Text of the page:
Whitney Johnson is the CEO of Disruption Advisors, a tech-enabled talent development firm that is on the Inc. 5000 fastest-growing private companies list in America. She was ranked 8th on the Thinkers50 list for 2021, which includes the world's top 50 business thinkers. Johnson is a best-selling author, a frequent keynote speaker, and a lecturer at Harvard Business School's Corporate Learning programme.
What are the top concerns leaders should ask and address to create a more engaging, productive and humane world of work today?
Talent development is a challenge for every organisation. Sometimes forgotten in the effort to boost our people is our own growth.
- Leaders must ask themselves, "Am I growing?" and then evaluate their progress honestly. This isn't only progress in a role; it's also growth as a person. We can make the workplace a more humane place to work by being more humane as leaders and individuals.
- Leaders are critical to the health of the ecosystem. Are you a builder of a healthy ecosystem? If you are growth-oriented for yourself and care about people reaching their potential, then your efforts to help others develop are more authentic and effective.
- Does your organisational ecosystem support positive growth? Are you helping others grow in positive ways? Early, open, and frequent communication with every individual supports an ecosystem where people feel seen, heard, and understood.
- Is your mission and value as an organisation clear to your employees? Do they feel that what they are working on has meaning? There is no substitute for understanding what your people aspire to do and be in the world.
So, leaders will probably feel that they have too much on their plates. How can they put people first, deliver superlative employee experience and turn them into their competitive edge?
There’s a lot of talk about putting people first, but it’s not as easy as it sounds. We don’t put people first, but we mean to. For all our love of novelty, we can also be change averse. The industrial model of the workplace is deeply wired in our brains and our society.
Human capital is different from any other asset class and we should know by now that it needs to be managed differently. In the age of technology, the innovative power of human beings is the competitive edge. Individuals with nothing more than a dream and their own resourcefulness have built amazing organisations of every kind. Why would they choose to work for a business that doesn’t care about their dreams and goals?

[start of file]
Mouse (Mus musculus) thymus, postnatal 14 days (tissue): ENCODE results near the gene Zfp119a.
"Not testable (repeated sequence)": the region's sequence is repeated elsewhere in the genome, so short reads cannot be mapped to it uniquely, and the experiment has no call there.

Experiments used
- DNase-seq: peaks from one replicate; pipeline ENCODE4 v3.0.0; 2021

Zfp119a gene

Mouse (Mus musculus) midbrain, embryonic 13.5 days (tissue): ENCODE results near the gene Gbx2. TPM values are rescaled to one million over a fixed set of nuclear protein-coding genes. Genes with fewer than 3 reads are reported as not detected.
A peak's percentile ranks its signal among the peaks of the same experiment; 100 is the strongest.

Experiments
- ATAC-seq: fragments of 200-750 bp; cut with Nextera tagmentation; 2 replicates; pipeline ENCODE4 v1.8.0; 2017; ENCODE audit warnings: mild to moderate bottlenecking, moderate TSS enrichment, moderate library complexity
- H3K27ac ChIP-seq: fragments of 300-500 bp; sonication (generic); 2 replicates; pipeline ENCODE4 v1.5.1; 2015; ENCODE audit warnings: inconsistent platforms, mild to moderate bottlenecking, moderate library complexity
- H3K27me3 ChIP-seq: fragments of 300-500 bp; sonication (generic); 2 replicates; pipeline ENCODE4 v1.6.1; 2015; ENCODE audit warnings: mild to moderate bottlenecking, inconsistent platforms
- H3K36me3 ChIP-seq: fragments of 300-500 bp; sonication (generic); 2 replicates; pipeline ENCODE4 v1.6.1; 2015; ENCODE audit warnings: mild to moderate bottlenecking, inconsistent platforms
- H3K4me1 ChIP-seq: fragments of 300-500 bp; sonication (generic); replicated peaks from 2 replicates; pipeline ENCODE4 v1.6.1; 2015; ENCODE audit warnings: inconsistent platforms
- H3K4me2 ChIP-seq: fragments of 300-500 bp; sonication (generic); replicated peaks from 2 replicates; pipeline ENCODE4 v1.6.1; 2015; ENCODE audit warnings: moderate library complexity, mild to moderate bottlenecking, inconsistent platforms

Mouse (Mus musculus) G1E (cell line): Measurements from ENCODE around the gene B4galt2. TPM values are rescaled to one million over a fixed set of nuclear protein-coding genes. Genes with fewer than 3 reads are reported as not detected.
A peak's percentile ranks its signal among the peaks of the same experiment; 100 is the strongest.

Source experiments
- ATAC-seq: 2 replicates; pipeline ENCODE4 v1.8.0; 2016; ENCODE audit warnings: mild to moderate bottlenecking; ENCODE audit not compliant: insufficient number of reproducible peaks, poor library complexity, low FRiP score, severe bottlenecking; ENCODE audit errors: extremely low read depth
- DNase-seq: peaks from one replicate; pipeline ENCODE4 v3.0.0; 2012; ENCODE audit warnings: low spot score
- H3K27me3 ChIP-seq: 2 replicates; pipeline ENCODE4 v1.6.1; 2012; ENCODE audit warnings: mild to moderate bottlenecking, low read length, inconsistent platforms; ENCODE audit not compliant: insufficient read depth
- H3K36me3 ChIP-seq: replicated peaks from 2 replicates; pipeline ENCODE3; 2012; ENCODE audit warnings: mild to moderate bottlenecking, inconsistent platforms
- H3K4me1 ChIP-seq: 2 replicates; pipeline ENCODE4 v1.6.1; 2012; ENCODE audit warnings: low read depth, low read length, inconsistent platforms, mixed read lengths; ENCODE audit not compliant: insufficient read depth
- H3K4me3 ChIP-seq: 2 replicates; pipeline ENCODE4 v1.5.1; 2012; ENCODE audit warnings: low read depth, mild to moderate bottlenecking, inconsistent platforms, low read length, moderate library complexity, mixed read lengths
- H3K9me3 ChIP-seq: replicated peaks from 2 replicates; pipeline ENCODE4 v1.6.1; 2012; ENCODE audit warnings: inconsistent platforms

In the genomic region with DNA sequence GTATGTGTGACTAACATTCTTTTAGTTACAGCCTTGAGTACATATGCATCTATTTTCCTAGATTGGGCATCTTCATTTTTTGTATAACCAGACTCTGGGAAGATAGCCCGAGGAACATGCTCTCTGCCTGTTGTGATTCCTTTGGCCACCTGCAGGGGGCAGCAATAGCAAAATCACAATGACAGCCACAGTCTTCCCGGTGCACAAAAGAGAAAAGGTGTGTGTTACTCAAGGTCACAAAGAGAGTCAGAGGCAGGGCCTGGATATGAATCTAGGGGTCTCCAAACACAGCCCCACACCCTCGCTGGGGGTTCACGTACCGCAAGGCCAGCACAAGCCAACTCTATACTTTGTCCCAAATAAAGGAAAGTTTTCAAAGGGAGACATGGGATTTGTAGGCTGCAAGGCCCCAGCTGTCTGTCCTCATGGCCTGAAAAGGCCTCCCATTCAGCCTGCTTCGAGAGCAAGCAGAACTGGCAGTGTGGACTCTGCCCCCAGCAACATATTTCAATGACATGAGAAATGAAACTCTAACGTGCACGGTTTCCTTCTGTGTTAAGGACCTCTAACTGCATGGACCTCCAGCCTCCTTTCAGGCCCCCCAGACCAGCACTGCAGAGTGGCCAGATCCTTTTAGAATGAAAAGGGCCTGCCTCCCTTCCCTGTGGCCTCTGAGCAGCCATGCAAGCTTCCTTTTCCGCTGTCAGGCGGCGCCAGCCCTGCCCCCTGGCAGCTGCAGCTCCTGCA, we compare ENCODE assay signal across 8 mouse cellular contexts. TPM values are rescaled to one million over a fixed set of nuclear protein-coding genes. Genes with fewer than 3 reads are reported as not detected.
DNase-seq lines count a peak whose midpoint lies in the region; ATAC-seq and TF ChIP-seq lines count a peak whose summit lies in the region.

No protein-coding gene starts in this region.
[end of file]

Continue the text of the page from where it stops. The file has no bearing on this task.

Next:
What are your clients saying about their top talent-management challenges?
Talent retention is number one. The media is calling it the Great Resignation; I call it the Great Aspiration. More than half of American workers plan to change jobs this year. That’s pretty dire if you’re a company that treats people like auto parts on the assembly line.
On the other hand, it’s a great opportunity for organisations who recognise it. Workers who are on the move, looking for a better place to contribute and help get things done are an asset to the organisation who values them.
A related but different problem is burnout. It’s also contributing to retention problems. But sometimes people aren’t leaving; they’re exhausted. They’re ossifying in place, with a commensurate loss of productivity for the organisation.
What is this Great Resignation or Great Aspiration leading us to? And how can organisations gain a competitive edge in the talent war?
Evaluate your own growth as a leader. Commit to it. What do you need to do to grow not just professionally but personally? Then help other people grow. Be dedicated to that work and make yourself known for it. A great recruiter, trainer, developer of talent has the competitive edge this year because they have it every year. Of course, I recommend my new book Smart Growth, and our S Curve of Learning model to help. But have this as your priority set: grow yourself, grow your people, grow your business.
Coming to the other side, can you share one piece of advice for workers globally to manage work and life priorities better?
Start with yourself and start small. Have goals that are doable, even laughably easy. One day a week when you don’t send emails or texts. A time of day after which you don’t send emails or texts. A standing lunch date with your spouse/partner. A monthly date night with a child or parent. Pick a single, simple goal to focus on at first and tell your employees what you’re doing and why. This gives them permission to rearrange some priorities too. Tell your family and/or friends, so that you feel accountable to follow through.
One book that every HR leader should read today to find answers to all these challenges?
I have two: Just Work by Kim Scott and Leadership and Self-Deception by The Arbinger Institute.